A Windsor man was recently sentenced to two years for animal cruelty. Along with his jail sentence and probation, the judge made a DNA order. This means that a sample of the man’s DNA will go into a national database, which is maintained by the RCMP. Justice Micheline Rawlins of the Ontario Superior Court of Justice, felt that this order was necessary due to the cruel nature of the crime and, in her words, “people who become serial killers begin with small animals”. The DNA order has some raising privacy concerns.
DNA orders come from section 487.051 of the Criminal Code of Canada. There are two different types of offences for DNA orders. If the offence is a primary designated offence, then the sentencing judge must make a DNA order. These offences would be the most serious – such as murder, aggravated assault, and any type of sexual offence. Secondary designated offences are also serious offences but in those cases the sentencing judge has discretion as to whether or not to make the DNA order. Examples include: drug offences (beyond simple possession), assault, arson, impaired driving, unlawfully in a dwelling house, and any offence prosecuted by indictment with a maximum of five years or more.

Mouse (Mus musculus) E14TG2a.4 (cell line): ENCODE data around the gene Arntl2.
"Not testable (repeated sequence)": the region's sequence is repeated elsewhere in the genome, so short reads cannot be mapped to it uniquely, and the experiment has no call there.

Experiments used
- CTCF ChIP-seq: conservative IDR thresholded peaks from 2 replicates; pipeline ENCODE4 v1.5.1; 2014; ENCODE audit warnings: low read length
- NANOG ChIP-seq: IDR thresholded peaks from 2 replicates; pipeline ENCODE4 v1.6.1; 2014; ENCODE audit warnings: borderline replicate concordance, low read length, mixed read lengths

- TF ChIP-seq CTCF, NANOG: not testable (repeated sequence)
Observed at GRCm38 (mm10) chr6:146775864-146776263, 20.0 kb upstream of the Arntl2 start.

In the case where the order is discretionary the Crown Attorney and defence counsel both make submissions as to why the order is necessary/unnecessary, unjust, etc. In making his/her decision, the sentencing judge considers the following:
“…the person’s criminal record, whether they were previously found not criminally responsible on account of mental disorder for a designated offence, the nature of the offence, the circumstances surrounding its commission and the impact such an order would have on the person’s privacy and security of the person…” (CCC s 487.051(3))
Considering the wide range of offences that fall under the primary and secondary designated offences, it’s an important factor to consider if you have been charged with a crime. There are concerns about privacy, security of the person, and some argue that it goes against presumption of innocence to suggest that someone may reoffend because they have done so in the past. The storage, use, and access of DNA samples is regulated by the DNA Identification Act.
If you have been charged with a crime it is important to be aware of possible consequences beyond jail time and probation. The lawyers at Smordin Law can help you understand what sentence you may be facing and can fight to keep your personal information out of the national databank.
Criminal Code of Canada http://laws-lois.justice.gc.ca/eng/acts/C-46/FullText.html
Smordin Law Criminal Lawyers
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